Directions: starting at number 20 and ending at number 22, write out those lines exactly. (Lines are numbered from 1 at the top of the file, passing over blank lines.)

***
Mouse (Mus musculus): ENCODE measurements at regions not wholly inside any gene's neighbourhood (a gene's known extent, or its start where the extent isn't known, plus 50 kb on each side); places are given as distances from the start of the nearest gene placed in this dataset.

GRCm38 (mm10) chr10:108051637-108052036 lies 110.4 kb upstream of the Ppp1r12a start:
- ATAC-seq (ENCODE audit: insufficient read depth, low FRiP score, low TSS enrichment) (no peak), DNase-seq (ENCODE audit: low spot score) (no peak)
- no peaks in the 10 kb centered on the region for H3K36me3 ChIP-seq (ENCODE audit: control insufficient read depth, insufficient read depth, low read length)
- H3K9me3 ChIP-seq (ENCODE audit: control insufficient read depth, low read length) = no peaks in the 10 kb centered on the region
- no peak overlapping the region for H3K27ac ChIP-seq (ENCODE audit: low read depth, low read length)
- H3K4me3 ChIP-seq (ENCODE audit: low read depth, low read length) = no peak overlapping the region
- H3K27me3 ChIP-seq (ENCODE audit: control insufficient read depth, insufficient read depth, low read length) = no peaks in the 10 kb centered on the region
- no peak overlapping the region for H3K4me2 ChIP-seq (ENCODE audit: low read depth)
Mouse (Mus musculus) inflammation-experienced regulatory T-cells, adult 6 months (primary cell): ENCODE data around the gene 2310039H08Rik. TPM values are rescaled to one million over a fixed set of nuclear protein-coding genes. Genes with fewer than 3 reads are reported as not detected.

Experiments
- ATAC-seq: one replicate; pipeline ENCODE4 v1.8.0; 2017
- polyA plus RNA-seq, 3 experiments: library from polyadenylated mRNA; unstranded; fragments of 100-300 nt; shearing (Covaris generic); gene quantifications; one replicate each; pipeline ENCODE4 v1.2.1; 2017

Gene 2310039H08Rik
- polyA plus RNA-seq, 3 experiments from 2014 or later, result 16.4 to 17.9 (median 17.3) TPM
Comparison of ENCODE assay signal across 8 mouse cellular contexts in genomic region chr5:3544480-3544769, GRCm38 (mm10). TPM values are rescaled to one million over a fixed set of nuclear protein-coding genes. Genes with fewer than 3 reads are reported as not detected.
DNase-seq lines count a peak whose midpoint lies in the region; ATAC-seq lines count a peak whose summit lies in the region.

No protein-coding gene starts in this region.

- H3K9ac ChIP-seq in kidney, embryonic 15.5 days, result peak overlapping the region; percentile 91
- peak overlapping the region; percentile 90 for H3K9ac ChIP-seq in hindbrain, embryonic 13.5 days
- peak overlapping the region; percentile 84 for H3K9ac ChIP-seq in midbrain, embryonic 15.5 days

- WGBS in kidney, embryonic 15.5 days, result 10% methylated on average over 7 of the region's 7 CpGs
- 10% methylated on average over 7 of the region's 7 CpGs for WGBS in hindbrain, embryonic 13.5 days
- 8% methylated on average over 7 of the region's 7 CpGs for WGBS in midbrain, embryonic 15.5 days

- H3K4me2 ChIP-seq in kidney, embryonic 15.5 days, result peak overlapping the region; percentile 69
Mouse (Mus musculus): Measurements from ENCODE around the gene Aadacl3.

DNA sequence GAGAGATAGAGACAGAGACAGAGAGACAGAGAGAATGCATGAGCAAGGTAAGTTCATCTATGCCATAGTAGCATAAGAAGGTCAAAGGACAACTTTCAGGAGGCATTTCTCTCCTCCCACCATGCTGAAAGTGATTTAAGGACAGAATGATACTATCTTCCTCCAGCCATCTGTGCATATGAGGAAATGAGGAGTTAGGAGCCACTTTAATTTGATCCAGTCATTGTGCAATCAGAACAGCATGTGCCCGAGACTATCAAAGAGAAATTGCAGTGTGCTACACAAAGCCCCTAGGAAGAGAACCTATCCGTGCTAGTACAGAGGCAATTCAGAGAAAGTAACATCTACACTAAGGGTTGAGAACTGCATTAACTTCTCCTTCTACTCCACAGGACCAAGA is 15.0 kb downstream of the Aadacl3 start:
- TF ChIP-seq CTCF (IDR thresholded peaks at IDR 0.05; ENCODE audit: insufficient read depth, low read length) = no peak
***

- peak overlapping the region; percentile 90 for H3K9ac ChIP-seq in hindbrain, embryonic 13.5 days
- peak overlapping the region; percentile 84 for H3K9ac ChIP-seq in midbrain, embryonic 15.5 days

- WGBS in kidney, embryonic 15.5 days, result 10% methylated on average over 7 of the region's 7 CpGs